MARIJUANA INVESTIGATIONS FOR NEUROSCIENTIFIC DISCOVERY
August 3, 2021
MIND is excited to share an advance online print of our article, which will soon be published in Cannabis, the official journal of the Research Society on Marijuana (RSMJ). Findings suggest that medical cannabis (MC) patients, who were followed over 12 months of MC treatment exhibit increased scores on the Cannabis Use Disorders Screening Test - Revised (CUDIT-R) relative to baseline (pre-treatment); however, increased CUDIT-R scores appear to be attributable to expected increases in frequency of MC use, rather than increases in more problematic symptoms/behaviors associated with cannabis use disorder (CUD). Further, increased CUDIT-R scores were related to higher THC exposure, but were not related to frequency of MC use overall or exposure to CBD. Importantly, preliminary analyses suggest that CUDIT-R may not be reliable or valid when used in MC patients. Accordingly, new metrics for assessing CUD in those who use cannabis for medical purposes are needed.
November 4, 2020
We are excited to share that a set of findings from the open label phase of our clinical trial assessing a full-spectrum, high-CBD/low-THC product were recently published in JAMA Psychiatry! These findings show that 50% of individuals enrolled in the clinical trial tested positive for THC on a urinary drug assay after using the the sublingual solution for four weeks. Positive THC findings occurred in some individuals although the study product contains far less THC than is allowable for hemp-based products in the US. More research is needed to understand which variables may contribute to positive findings in some individuals, but not others.
July 15, 2021
Journal of the International Neuropsychological Society
We are pleased to announce that JINS has just published data from MIND's longitudinal study. This publication represents the first study to directly assess the longitudinal impact of medical cannabis (MC) on cognition and clinical variables in “real world” MC patients, who were assessed prior to initiating MC use and followed over the course of 1 year of treatment. Findings revealed that MC patients demonstrated significant improvements on measures of executive function and clinical state, while verbal learning/ memory performance generally remained stable relative to baseline. Improved cognitive performance was not correlated with MC use; however, clinical improvement was associated with higher CBD use.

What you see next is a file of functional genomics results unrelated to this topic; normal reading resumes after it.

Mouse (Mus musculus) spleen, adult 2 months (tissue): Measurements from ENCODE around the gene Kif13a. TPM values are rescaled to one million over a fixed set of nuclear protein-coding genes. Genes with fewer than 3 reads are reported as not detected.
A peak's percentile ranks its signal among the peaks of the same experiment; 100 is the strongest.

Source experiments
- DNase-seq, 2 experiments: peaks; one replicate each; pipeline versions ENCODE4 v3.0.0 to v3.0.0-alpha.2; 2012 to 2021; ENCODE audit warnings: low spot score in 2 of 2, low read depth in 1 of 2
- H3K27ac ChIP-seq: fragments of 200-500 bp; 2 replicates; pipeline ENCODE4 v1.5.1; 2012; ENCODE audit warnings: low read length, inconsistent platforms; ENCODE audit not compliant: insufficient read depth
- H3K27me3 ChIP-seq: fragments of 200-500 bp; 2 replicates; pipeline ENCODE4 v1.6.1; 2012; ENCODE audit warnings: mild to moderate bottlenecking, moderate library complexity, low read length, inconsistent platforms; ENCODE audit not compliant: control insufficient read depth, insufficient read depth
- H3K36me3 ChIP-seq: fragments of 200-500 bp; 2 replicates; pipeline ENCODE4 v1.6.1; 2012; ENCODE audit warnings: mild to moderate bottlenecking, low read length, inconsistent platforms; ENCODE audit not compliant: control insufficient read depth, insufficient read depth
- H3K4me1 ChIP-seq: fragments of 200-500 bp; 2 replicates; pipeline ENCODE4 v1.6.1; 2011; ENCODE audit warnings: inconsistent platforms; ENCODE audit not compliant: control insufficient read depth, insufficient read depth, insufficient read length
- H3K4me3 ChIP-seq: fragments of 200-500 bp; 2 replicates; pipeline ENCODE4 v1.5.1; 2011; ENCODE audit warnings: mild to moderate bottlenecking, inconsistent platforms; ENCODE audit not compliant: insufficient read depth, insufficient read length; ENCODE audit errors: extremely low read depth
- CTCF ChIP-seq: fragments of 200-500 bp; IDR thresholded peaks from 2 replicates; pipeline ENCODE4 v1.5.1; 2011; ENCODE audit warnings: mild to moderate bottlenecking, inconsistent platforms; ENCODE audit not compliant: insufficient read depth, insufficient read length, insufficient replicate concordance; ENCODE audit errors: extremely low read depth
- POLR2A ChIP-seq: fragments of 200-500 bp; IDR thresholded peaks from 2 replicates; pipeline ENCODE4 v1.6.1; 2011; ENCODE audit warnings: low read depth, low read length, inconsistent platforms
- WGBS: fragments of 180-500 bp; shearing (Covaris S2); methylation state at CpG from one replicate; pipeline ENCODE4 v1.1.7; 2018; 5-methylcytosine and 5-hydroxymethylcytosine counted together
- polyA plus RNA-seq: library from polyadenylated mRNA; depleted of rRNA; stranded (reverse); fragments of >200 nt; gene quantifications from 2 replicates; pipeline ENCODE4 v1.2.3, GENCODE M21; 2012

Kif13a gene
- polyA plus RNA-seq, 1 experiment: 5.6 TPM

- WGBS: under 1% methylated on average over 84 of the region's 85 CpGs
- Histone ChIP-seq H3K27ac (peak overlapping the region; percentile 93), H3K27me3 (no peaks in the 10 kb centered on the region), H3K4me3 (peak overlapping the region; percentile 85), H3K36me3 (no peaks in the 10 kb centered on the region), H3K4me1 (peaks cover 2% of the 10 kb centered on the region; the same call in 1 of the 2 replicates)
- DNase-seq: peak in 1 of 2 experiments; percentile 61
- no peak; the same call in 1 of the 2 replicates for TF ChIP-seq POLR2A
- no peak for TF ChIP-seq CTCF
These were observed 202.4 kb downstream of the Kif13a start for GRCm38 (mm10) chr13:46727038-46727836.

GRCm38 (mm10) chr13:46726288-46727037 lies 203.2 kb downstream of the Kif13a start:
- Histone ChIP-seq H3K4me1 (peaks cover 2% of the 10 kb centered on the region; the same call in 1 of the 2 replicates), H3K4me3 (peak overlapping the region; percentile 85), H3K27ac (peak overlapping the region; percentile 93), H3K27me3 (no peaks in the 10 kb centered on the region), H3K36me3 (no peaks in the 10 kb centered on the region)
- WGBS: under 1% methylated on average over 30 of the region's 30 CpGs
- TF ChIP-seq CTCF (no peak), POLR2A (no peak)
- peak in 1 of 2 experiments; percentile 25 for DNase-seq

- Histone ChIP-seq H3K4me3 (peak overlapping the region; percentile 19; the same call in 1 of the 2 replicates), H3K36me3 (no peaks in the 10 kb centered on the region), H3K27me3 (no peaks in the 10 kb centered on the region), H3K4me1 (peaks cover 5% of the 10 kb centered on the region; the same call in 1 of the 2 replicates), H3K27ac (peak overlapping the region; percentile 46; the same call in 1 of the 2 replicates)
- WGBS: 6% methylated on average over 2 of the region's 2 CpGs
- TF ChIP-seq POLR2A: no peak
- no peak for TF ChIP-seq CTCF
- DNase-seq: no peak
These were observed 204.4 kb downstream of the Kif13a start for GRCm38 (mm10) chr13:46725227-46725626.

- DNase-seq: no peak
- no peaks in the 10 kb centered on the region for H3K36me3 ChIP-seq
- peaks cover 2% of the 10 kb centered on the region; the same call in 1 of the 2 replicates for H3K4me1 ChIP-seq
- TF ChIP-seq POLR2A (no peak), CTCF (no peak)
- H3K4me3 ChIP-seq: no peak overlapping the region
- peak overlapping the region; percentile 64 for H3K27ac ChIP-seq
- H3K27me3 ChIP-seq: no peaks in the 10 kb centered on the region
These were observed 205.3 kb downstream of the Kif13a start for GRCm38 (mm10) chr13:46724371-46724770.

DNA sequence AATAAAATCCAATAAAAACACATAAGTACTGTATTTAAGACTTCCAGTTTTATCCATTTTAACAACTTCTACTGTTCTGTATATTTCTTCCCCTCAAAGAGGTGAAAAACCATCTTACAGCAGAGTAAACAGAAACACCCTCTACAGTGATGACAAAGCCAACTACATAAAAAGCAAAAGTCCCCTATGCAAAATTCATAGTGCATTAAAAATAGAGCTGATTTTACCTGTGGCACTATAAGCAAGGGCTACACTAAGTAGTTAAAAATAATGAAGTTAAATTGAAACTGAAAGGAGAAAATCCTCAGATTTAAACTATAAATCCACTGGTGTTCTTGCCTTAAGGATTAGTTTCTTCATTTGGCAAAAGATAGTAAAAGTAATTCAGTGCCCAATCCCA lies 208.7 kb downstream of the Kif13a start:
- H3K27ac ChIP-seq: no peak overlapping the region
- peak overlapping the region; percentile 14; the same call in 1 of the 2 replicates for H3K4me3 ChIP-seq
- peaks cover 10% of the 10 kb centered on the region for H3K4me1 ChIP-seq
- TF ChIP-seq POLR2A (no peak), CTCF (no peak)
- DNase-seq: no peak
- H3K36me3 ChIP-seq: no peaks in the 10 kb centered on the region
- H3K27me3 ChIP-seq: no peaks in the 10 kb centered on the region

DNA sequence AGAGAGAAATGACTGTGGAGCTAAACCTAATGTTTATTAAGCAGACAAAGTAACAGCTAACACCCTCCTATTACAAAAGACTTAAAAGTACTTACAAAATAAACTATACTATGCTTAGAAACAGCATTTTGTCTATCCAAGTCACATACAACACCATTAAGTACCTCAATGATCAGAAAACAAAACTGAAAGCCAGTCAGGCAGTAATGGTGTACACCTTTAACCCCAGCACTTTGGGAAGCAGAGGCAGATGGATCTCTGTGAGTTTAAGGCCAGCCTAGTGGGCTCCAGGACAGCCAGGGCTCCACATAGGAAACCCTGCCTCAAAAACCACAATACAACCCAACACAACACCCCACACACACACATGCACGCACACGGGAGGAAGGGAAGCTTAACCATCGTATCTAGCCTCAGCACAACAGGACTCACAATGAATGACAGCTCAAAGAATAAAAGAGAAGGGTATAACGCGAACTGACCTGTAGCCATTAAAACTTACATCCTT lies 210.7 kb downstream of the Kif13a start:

Click below to read more, and don't forget to also check out some of the other interesting papers published in this JINS special issue, Clarifying the Complexities of Cannabis and Cognition, which was edited by Dr. Gruber and two of our IDEAA collaborators, Drs. Lisdahl and Filbey!
January 22, 2018
Frontiers in Pharmacology
We are pleased to announce that Frontiers has just published our second paper from the MIND program. This marks the first neuroimaging study in medical cannabis patients, and documents potential normalization of brain activity during the Multi-Source Interference Task (MSIT), a measure of executive function, after three months of medical cannabis treatment.
March 25, 2021
Experimental and Clinical Psychopharmacology
We are happy to announce that our newest paper was just published in the Journal of Experimental and Clinical Psychopharmacology. We recently completed analyses of medical cannabis (MC) patients who report chronic pain as their primary indication for MC use and compared them to a pilot sample of treatment-as-usual (TAU) patients who do not use MC. Results revealed that after initiation of MC use, MC patients generally exhibited lower self-reported pain ratings, which were accompanied by improvements on measures of clinical state, quality of life, and sleep - a pattern not observed in the TAU group. Among MC patients , increased THC exposure was related to pain-related improvement, while CBD exposure was related to improved mood.
October 13, 2016
Frontiers in Pharmacology
The first publication from the MIND program was published today in Frontiers in Pharmacology! After 3 months of medical cannabis treatment, medical cannabis patients demonstrated improvements in clinical state, cognition, quality of life and other health-related measures. Decreased use of conventional pharmaceutical medications was also noted among study patients.